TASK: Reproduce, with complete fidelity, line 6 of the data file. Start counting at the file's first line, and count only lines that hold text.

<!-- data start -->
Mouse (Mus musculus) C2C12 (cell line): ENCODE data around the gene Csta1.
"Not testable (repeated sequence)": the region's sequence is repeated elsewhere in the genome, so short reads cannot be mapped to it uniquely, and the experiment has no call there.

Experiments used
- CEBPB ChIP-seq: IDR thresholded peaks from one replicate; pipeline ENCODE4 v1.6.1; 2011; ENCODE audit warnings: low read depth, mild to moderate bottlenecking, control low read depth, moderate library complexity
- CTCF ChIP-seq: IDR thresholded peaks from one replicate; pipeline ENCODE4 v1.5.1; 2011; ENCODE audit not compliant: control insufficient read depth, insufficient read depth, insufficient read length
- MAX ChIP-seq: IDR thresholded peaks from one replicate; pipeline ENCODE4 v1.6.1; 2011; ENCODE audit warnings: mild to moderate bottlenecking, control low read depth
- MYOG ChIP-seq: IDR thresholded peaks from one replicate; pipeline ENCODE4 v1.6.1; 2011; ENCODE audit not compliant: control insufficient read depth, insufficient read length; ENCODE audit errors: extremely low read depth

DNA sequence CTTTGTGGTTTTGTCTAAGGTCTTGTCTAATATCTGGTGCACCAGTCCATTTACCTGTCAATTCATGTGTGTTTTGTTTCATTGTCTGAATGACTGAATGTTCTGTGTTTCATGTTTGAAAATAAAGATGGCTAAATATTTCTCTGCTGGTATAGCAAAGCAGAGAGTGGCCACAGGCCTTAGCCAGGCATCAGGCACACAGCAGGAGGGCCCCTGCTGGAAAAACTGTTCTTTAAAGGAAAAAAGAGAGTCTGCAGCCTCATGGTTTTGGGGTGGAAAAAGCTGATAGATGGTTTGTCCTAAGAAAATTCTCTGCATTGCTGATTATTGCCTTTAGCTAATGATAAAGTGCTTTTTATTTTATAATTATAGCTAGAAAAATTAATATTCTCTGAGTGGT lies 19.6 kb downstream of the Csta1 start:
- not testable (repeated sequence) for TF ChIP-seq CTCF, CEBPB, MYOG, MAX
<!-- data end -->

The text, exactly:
- MAX ChIP-seq: IDR thresholded peaks from one replicate; pipeline ENCODE4 v1.6.1; 2011; ENCODE audit warnings: mild to moderate bottlenecking, control low read depth